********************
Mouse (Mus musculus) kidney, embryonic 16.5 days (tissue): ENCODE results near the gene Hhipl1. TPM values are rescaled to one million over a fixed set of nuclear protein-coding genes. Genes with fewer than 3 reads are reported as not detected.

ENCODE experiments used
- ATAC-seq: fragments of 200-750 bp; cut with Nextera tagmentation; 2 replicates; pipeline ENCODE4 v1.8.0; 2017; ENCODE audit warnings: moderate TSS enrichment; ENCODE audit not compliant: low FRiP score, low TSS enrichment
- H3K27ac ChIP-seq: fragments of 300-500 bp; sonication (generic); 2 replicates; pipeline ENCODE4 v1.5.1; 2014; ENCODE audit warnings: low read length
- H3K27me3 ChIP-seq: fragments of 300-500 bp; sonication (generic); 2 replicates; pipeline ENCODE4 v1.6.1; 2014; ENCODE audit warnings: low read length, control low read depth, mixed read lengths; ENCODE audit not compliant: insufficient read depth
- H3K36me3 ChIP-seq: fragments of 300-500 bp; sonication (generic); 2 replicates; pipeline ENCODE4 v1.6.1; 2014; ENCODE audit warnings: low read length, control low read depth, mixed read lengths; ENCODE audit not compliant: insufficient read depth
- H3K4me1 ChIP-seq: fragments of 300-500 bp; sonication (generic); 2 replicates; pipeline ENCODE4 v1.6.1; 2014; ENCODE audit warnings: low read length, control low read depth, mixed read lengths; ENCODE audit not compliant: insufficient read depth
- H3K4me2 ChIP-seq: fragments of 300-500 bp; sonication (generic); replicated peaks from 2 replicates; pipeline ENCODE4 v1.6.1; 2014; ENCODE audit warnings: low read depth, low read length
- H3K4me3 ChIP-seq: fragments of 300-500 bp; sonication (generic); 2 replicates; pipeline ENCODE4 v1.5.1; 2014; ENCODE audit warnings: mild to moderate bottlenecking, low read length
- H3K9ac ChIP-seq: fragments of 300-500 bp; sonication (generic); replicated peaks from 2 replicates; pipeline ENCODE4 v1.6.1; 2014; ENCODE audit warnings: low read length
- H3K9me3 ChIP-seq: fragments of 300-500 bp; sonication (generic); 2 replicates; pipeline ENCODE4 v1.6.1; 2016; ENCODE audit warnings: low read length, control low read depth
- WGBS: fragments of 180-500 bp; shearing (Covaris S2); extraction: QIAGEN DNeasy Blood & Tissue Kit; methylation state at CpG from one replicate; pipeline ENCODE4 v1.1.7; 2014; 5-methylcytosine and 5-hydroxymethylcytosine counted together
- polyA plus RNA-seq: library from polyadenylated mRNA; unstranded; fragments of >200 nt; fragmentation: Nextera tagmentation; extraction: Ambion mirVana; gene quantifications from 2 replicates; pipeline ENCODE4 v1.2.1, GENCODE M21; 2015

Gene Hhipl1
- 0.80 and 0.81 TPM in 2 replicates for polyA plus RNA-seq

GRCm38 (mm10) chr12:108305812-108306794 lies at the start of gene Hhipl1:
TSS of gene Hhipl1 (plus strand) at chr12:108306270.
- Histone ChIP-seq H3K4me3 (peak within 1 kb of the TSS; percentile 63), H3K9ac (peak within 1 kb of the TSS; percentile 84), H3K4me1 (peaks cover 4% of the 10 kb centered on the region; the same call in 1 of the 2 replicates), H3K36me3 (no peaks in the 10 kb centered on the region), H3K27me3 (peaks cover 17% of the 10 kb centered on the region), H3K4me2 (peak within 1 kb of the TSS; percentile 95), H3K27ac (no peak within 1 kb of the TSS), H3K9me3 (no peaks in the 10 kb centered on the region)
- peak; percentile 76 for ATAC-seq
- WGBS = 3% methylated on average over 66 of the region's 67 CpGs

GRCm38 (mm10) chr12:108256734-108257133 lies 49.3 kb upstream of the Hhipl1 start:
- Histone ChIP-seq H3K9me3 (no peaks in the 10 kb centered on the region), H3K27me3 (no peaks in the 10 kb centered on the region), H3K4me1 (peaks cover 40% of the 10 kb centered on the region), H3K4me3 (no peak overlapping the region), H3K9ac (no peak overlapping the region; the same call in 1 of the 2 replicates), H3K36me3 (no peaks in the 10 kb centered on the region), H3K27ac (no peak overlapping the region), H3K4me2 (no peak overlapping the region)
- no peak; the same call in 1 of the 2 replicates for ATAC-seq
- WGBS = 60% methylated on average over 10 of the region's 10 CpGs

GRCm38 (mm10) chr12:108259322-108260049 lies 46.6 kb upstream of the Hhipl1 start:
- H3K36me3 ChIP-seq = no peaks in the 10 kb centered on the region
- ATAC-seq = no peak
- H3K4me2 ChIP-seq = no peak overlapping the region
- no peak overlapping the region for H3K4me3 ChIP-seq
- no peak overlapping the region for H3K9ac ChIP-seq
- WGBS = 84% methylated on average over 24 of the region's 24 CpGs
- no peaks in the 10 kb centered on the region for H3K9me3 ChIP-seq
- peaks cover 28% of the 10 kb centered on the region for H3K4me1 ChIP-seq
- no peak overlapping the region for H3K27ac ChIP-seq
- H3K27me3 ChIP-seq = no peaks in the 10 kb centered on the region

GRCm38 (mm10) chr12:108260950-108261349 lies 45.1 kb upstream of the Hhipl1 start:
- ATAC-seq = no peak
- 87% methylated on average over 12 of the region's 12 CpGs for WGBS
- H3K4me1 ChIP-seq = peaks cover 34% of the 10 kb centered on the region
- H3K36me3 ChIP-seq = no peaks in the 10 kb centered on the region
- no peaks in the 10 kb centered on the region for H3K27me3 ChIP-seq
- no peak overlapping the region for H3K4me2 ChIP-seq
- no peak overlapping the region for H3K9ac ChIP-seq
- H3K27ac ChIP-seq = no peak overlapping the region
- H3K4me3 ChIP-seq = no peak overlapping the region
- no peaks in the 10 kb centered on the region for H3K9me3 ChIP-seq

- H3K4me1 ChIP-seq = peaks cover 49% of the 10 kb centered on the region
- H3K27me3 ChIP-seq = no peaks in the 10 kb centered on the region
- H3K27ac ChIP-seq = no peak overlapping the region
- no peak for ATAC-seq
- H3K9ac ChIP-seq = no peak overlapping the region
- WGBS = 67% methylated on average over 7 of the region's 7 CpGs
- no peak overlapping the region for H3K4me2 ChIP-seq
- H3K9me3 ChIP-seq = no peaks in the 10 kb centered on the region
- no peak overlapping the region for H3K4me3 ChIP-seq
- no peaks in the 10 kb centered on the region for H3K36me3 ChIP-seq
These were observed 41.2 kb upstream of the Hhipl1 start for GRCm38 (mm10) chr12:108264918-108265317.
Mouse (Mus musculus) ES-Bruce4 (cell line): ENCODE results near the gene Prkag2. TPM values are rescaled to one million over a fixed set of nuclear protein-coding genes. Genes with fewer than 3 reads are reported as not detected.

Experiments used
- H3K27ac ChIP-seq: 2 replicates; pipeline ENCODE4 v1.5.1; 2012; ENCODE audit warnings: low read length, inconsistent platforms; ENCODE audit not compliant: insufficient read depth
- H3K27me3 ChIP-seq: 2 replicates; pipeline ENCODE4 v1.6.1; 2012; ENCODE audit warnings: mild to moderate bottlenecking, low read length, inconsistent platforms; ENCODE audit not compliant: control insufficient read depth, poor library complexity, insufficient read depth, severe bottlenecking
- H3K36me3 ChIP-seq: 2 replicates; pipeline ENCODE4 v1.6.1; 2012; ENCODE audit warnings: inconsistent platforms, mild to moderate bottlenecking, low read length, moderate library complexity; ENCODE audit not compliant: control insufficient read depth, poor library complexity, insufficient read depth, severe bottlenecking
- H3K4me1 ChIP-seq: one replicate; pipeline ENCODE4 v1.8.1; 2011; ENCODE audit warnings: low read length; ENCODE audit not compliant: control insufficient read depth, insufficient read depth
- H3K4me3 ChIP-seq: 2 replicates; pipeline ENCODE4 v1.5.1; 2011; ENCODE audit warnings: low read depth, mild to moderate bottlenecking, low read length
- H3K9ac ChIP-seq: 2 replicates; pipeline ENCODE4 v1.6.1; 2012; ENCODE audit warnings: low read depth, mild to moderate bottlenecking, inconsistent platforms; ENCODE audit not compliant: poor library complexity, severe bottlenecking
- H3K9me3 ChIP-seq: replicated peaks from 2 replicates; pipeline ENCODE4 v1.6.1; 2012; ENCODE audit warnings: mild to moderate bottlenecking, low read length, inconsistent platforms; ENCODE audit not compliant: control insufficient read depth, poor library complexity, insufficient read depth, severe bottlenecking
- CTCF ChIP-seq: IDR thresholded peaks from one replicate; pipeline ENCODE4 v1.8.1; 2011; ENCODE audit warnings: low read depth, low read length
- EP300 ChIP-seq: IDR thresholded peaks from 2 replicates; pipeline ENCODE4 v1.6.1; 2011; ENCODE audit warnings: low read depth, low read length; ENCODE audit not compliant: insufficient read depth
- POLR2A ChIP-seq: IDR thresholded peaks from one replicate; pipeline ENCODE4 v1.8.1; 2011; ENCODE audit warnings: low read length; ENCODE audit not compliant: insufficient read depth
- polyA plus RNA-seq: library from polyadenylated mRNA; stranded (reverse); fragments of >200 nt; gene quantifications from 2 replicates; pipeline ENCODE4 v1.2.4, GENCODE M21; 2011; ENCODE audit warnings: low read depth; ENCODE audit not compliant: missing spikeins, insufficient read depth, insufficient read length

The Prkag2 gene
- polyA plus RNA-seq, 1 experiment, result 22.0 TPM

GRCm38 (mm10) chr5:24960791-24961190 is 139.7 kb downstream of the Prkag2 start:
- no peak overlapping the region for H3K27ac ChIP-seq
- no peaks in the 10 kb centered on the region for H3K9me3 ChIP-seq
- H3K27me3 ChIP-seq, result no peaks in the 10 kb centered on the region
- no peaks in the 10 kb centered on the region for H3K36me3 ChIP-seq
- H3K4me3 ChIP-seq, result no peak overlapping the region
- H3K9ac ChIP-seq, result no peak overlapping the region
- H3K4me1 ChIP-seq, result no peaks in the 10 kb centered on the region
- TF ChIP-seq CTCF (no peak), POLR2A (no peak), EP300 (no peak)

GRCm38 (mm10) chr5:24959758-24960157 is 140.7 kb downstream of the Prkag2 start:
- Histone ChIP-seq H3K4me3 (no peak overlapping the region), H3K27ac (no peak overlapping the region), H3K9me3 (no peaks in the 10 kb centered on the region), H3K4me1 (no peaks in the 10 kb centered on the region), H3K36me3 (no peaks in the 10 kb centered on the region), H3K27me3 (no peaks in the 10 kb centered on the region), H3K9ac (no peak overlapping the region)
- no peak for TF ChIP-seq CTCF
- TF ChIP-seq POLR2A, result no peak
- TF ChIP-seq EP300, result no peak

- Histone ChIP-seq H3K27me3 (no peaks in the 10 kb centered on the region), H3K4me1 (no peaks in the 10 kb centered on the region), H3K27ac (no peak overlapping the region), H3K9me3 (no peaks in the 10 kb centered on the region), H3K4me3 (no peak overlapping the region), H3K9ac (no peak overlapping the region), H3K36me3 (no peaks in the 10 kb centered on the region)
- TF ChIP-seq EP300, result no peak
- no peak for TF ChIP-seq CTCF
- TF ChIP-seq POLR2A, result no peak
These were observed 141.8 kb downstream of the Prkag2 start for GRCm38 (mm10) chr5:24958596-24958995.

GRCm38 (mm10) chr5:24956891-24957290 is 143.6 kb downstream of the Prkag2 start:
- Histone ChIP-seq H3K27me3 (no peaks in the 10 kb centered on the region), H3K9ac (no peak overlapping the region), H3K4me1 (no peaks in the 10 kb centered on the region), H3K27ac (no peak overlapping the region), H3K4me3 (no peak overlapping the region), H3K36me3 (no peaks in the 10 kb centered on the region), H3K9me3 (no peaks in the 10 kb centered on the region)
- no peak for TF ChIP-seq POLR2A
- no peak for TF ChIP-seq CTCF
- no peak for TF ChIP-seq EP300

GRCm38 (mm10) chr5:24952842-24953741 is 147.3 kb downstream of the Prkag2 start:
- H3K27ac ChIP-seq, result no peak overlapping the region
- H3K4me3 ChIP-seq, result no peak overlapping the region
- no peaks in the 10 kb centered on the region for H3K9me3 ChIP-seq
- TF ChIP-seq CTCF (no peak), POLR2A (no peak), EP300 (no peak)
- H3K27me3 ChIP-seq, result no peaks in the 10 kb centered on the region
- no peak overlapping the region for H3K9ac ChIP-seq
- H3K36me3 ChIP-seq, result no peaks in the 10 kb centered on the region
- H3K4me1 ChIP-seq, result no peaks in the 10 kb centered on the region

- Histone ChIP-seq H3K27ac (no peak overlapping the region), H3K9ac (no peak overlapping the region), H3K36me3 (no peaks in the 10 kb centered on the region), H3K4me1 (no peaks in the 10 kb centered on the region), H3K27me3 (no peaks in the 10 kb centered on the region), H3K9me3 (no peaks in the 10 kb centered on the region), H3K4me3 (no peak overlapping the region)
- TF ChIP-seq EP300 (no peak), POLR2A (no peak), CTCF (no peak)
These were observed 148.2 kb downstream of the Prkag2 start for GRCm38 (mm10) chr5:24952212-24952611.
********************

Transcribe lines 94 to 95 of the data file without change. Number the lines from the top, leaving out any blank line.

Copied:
- no peak for TF ChIP-seq POLR2A
- no peak for TF ChIP-seq CTCF